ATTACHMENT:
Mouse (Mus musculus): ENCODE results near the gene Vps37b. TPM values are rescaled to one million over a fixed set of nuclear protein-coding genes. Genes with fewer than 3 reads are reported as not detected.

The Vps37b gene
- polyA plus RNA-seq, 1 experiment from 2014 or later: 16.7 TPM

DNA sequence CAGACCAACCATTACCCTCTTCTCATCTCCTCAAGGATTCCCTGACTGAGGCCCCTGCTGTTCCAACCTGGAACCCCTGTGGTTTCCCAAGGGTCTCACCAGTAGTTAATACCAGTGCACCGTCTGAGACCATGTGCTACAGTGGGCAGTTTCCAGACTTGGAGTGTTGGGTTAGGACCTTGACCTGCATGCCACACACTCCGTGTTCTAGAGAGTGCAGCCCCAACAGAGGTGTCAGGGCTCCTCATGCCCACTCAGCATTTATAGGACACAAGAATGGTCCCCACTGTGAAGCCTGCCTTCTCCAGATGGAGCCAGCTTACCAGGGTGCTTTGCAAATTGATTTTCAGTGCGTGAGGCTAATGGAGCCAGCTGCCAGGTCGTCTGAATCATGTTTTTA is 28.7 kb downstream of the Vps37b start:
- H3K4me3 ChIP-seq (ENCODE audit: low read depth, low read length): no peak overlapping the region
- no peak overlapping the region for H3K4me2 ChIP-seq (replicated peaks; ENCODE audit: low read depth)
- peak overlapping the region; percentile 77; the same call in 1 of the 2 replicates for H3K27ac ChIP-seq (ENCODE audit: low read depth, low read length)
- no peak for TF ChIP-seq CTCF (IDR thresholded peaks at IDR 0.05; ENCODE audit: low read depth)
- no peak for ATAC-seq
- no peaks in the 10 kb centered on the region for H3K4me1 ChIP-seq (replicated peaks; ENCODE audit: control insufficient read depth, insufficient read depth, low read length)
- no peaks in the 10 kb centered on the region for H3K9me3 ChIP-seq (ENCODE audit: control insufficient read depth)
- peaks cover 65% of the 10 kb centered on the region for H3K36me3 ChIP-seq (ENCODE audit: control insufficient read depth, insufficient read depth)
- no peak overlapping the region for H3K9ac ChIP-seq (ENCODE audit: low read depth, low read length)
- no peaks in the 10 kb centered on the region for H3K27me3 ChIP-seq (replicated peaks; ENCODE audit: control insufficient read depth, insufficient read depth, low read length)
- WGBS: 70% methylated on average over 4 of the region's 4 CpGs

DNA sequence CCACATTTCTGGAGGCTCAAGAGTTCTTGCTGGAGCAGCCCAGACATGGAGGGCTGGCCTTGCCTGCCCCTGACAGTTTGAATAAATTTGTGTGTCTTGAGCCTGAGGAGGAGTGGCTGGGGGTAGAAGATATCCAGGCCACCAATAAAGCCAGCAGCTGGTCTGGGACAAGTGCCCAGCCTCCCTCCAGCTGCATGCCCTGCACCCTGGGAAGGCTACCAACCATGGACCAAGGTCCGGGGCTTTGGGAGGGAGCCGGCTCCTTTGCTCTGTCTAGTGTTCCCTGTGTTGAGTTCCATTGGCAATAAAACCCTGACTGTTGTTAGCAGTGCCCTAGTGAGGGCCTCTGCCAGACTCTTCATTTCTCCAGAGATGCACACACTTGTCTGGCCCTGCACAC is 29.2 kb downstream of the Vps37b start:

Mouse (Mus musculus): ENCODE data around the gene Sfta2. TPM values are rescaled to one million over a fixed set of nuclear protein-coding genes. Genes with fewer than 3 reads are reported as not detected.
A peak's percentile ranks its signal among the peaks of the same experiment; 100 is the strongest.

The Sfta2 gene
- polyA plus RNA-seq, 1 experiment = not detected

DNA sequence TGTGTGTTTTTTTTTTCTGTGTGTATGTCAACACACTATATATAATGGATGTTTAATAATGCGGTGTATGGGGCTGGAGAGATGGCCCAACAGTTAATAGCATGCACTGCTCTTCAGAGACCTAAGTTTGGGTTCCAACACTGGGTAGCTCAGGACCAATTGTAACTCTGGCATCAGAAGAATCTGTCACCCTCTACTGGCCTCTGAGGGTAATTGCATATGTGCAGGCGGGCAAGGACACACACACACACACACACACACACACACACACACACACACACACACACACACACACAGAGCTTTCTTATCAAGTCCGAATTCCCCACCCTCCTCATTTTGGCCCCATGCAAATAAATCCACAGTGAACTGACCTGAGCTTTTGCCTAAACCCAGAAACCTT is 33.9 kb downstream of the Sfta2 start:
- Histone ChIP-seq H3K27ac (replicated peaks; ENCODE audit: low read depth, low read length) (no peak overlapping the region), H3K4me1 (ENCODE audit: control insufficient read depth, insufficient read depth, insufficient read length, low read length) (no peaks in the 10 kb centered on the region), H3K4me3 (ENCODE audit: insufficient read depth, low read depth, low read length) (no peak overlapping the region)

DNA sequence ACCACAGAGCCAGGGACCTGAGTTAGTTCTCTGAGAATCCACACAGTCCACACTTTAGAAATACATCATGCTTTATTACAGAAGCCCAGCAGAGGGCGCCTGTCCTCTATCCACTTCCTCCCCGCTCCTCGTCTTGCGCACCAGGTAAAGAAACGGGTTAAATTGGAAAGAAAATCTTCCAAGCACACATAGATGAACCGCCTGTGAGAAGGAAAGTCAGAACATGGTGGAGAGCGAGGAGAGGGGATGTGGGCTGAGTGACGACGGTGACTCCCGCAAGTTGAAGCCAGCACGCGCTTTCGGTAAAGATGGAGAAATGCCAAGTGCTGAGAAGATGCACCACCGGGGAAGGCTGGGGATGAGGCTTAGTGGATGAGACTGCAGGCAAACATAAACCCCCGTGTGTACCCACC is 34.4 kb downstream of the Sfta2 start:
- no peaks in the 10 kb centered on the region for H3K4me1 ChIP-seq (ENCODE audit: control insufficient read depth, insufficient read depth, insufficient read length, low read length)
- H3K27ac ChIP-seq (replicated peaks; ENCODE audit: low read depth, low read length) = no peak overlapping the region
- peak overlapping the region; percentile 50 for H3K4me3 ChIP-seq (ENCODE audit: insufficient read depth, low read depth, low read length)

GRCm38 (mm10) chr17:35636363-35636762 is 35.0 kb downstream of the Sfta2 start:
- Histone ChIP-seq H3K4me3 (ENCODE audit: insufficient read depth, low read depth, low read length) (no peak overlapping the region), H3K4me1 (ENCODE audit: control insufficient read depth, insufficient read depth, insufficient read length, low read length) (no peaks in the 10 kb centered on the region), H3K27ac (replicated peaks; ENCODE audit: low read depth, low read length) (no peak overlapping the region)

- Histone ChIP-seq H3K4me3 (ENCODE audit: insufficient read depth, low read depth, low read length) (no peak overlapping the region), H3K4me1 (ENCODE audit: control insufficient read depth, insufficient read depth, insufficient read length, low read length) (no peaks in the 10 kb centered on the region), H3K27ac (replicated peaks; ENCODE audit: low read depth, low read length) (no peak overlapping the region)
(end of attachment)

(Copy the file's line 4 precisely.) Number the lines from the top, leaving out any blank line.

DNA sequence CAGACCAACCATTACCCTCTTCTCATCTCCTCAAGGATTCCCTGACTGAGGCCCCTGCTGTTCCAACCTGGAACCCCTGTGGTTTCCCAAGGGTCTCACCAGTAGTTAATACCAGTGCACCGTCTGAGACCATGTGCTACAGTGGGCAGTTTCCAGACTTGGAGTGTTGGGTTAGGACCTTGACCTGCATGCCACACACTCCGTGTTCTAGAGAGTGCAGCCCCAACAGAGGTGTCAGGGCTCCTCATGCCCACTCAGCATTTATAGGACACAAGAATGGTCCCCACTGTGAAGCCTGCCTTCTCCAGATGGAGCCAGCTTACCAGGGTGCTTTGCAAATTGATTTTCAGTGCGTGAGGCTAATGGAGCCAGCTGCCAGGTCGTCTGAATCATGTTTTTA is 28.7 kb downstream of the Vps37b start: